Fluxes of CH₄ and N₂O, soil N dynamics, and microbial communities in grassland grazing systems



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The greenhouse gases (GHG) of nitrous oxide (N₂O) and methane (CH₄), from cattle grazing systems, need to be quantified to determine its environmental footprint. In grazed cattle systems, soil GHG fluxes dynamics respond to weather variations, soil cover, substrate availability, nutrient deposition, and land management. Soil microbial communities drive changes in carbon (C) and nitrogen (N). This study quantified N₂O and CH₄ fluxes, inorganic N dynamics, and the soil microbial community interactions in temperate and tropical grasslands. The first study, located at Konza Prairie Biological Station, measured N₂O and CH₄ fluxes from annual and 3-yr patch burned sites from summer 2014 to 2017. Measurements included GHG fluxes from static chambers, air temperature, soil water, and soil inorganic N. Emissions of N₂O were relatively low and varied as a source or a sink. Fluxes of CH₄ were a net sink. Overall, the tallgrass prairie was a small source of N₂O ranging from 9.5 to 35.9 kg CO₂-eq ha⁻¹ yr⁻¹, and a sink of CH₄ ranging from -8.0 to 51.8 kg CO₂-eq ha⁻¹ yr⁻¹. During the 3-yr period, annual burning resulted in net emissions, and 3-yr patch burning GHG sink ranged from -1.7 to -4.2 kg CO₂-eq cow/calf land unit⁻¹ yr⁻¹. Annual grassland budgets differed by year, with lower net sink during years with relatively higher precipitation. A second temperate prairie site involved a 28-d field study repeated for two years to determine the interaction between precipitation with urine and manure additions on GHG fluxes, inorganic N, and soil microbial communities. Higher N₂O (52.4 g N₂O ha⁻¹ d⁻¹) fluxes occurred under the urine treatments and ambient conditions. The N₂O sink varied from -24.0 to -0.02 g N₂O ha⁻¹ d⁻¹ with no differences between treatments. Inorganic N from urine and feces reduced the CH₄ sink from -5.9 g CH₄ ha⁻¹ d⁻¹ to emissions up to 9.1 g CH₄ ha⁻¹ d⁻¹ under high precipitation. The soil microbial community decreased within the first seven days after the urine and manure addition, and high precipitation and then increased by up to 45% within a 28 d period after the N addition or high precipitation. Overall, high precipitation and urine significantly altered soil N dynamics, causing temporary stress to the soil microbial communities, therefore altering N₂O and CH₄ fluxes. An automated static closed chamber system was used to determine the N₂O and CH₄ diurnal cycle, and the effect of sampling frequency on flux estimates. Daily average and cumulative flux are recommended to accurately estimate N₂O fluxes. The best sampling time for N₂O fluxes was between 6:00 to 12:00. During summer, biweekly sampling frequency overestimated cumulative N₂O flux. Furthermore, monthly sampling during the months of March through April overestimated CH₄ uptake. Daily, weekly, and biweekly sampling frequencies from 6:00 to 12:00 h was the most accurate method to estimate cumulative N₂O fluxes from March to August. The third experimental site located at the International Center for Tropical Agriculture in Cali, Colombia studied the effect of urine on GHG fluxes, nitrification rates, and microbial community composition in Brachiaria pastures. Ammonia-oxidizing archaea (AOA) and bacteria (AOB) qPCR analysis were used to identify the impact on nitrifier populations. Soil emissions with urine applications on Brachiaria pastures ranged from 2.1 to 11.9 g N₂O ha⁻¹ d⁻¹. Nitrification rates ranged between 0.72 to 4.5 mg N-NO₃- kg⁻¹ soil d⁻¹. Brachiaria humidicola 16888 reduced nitrification and increased arbuscular mycorrhizal fungi and actinomycetes. Overall, grasslands provide a sink for CH₄ and are a small sink or source of N₂O depending upon the weather and management practices. These fluxes are governed by nutrient dynamics and soil water. As a result, cattle grazing systems have a lower environmental footprint than previously assumed.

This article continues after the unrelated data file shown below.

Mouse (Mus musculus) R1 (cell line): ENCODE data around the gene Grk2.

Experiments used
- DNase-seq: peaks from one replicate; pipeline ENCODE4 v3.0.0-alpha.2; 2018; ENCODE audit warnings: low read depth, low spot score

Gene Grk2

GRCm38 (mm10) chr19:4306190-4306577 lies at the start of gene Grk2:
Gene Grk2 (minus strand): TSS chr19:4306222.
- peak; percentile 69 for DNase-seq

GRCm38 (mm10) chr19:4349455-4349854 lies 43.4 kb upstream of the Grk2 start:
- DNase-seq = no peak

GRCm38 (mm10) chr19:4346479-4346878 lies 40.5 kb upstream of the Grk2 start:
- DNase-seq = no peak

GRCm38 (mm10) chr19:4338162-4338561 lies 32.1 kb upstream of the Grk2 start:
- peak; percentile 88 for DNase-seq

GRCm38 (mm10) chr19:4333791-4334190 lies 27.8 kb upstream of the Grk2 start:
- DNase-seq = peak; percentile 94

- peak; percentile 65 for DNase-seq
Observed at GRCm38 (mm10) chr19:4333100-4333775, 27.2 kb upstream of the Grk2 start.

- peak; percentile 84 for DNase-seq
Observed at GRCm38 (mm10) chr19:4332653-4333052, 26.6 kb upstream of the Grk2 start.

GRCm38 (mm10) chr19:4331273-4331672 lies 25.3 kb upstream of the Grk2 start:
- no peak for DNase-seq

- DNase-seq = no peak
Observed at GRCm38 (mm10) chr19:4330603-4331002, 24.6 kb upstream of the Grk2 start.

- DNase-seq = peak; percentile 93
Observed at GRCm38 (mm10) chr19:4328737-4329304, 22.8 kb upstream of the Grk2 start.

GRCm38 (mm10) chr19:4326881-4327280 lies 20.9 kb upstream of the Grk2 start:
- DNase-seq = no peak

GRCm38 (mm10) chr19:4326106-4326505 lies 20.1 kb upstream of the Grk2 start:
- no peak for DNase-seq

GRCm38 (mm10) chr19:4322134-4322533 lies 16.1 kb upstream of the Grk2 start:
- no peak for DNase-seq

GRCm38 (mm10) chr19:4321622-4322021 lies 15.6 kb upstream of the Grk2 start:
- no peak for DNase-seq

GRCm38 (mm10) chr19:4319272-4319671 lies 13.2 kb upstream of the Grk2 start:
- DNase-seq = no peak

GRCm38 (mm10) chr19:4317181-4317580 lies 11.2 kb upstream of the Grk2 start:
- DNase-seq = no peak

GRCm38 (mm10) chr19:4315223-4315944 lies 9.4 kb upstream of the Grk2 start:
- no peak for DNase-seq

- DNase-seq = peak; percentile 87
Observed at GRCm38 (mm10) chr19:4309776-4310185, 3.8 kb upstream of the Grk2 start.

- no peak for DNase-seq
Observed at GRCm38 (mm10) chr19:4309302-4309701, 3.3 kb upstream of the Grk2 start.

Grazing systems, Environmental footprint, Soil ecology, Soil microbiology, Greenhouse gas emissions, Nitrogen cycle

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Doctor of Philosophy


Department of Agronomy

Major Professor

Charles W. Rice